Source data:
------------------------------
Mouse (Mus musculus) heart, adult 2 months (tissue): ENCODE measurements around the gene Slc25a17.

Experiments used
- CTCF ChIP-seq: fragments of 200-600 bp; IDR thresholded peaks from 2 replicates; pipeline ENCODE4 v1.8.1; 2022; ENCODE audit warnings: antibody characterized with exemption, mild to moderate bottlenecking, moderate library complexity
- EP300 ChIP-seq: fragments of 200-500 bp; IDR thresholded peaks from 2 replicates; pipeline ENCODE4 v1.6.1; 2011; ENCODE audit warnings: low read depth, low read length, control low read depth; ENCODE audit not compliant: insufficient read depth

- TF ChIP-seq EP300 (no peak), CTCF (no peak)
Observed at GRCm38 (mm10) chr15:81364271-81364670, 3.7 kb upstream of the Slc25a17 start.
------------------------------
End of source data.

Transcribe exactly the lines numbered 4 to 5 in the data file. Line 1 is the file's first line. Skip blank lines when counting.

- EP300 ChIP-seq: fragments of 200-500 bp; IDR thresholded peaks from 2 replicates; pipeline ENCODE4 v1.6.1; 2011; ENCODE audit warnings: low read depth, low read length, control low read depth; ENCODE audit not compliant: insufficient read depth

- TF ChIP-seq EP300 (no peak), CTCF (no peak)